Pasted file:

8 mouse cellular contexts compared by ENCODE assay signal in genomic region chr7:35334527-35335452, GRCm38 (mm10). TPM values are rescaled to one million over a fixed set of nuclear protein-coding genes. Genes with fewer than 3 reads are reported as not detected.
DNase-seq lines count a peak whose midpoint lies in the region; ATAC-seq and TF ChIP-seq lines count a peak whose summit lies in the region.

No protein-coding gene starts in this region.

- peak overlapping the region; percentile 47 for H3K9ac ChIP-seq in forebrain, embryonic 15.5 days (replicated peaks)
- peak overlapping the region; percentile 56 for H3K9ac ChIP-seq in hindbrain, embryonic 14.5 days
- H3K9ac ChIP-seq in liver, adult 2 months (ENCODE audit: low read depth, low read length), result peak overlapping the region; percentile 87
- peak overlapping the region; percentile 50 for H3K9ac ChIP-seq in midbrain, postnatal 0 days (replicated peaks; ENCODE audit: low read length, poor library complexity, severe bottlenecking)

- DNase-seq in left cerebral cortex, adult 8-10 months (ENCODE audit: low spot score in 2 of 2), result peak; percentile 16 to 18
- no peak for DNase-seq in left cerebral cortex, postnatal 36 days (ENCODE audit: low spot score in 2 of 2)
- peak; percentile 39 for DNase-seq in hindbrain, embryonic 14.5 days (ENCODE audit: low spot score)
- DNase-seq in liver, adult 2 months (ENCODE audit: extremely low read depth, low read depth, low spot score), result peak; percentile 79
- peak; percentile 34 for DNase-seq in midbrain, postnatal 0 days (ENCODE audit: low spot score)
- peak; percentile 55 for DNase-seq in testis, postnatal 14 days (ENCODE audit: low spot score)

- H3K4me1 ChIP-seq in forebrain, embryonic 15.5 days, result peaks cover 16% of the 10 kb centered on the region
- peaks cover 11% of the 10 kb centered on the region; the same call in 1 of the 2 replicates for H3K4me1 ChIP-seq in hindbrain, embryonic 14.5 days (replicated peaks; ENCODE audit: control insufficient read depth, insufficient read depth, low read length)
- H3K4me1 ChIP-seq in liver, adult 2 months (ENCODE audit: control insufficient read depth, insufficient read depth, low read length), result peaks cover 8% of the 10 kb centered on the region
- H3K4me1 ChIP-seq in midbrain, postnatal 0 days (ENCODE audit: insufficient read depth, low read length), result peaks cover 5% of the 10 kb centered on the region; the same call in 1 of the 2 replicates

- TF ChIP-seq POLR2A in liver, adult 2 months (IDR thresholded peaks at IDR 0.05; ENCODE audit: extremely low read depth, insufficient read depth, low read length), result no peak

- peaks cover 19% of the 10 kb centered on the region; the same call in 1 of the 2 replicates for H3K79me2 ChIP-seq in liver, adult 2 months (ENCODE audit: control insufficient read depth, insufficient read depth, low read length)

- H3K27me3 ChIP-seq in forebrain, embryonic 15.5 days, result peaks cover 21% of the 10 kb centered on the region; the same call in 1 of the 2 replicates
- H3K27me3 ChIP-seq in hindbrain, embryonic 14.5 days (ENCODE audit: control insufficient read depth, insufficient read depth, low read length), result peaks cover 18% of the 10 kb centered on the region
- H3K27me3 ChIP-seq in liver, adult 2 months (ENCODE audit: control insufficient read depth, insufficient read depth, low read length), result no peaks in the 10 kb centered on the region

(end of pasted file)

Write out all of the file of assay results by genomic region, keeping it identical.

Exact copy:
8 mouse cellular contexts compared by ENCODE assay signal in genomic region chr7:35334527-35335452, GRCm38 (mm10). TPM values are rescaled to one million over a fixed set of nuclear protein-coding genes. Genes with fewer than 3 reads are reported as not detected.
DNase-seq lines count a peak whose midpoint lies in the region; ATAC-seq and TF ChIP-seq lines count a peak whose summit lies in the region.

No protein-coding gene starts in this region.

- peak overlapping the region; percentile 47 for H3K9ac ChIP-seq in forebrain, embryonic 15.5 days (replicated peaks)
- peak overlapping the region; percentile 56 for H3K9ac ChIP-seq in hindbrain, embryonic 14.5 days
- H3K9ac ChIP-seq in liver, adult 2 months (ENCODE audit: low read depth, low read length), result peak overlapping the region; percentile 87
- peak overlapping the region; percentile 50 for H3K9ac ChIP-seq in midbrain, postnatal 0 days (replicated peaks; ENCODE audit: low read length, poor library complexity, severe bottlenecking)

- DNase-seq in left cerebral cortex, adult 8-10 months (ENCODE audit: low spot score in 2 of 2), result peak; percentile 16 to 18
- no peak for DNase-seq in left cerebral cortex, postnatal 36 days (ENCODE audit: low spot score in 2 of 2)
- peak; percentile 39 for DNase-seq in hindbrain, embryonic 14.5 days (ENCODE audit: low spot score)
- DNase-seq in liver, adult 2 months (ENCODE audit: extremely low read depth, low read depth, low spot score), result peak; percentile 79
- peak; percentile 34 for DNase-seq in midbrain, postnatal 0 days (ENCODE audit: low spot score)
- peak; percentile 55 for DNase-seq in testis, postnatal 14 days (ENCODE audit: low spot score)

- H3K4me1 ChIP-seq in forebrain, embryonic 15.5 days, result peaks cover 16% of the 10 kb centered on the region
- peaks cover 11% of the 10 kb centered on the region; the same call in 1 of the 2 replicates for H3K4me1 ChIP-seq in hindbrain, embryonic 14.5 days (replicated peaks; ENCODE audit: control insufficient read depth, insufficient read depth, low read length)
- H3K4me1 ChIP-seq in liver, adult 2 months (ENCODE audit: control insufficient read depth, insufficient read depth, low read length), result peaks cover 8% of the 10 kb centered on the region
- H3K4me1 ChIP-seq in midbrain, postnatal 0 days (ENCODE audit: insufficient read depth, low read length), result peaks cover 5% of the 10 kb centered on the region; the same call in 1 of the 2 replicates

- TF ChIP-seq POLR2A in liver, adult 2 months (IDR thresholded peaks at IDR 0.05; ENCODE audit: extremely low read depth, insufficient read depth, low read length), result no peak

- peaks cover 19% of the 10 kb centered on the region; the same call in 1 of the 2 replicates for H3K79me2 ChIP-seq in liver, adult 2 months (ENCODE audit: control insufficient read depth, insufficient read depth, low read length)

- H3K27me3 ChIP-seq in forebrain, embryonic 15.5 days, result peaks cover 21% of the 10 kb centered on the region; the same call in 1 of the 2 replicates
- H3K27me3 ChIP-seq in hindbrain, embryonic 14.5 days (ENCODE audit: control insufficient read depth, insufficient read depth, low read length), result peaks cover 18% of the 10 kb centered on the region
- H3K27me3 ChIP-seq in liver, adult 2 months (ENCODE audit: control insufficient read depth, insufficient read depth, low read length), result no peaks in the 10 kb centered on the region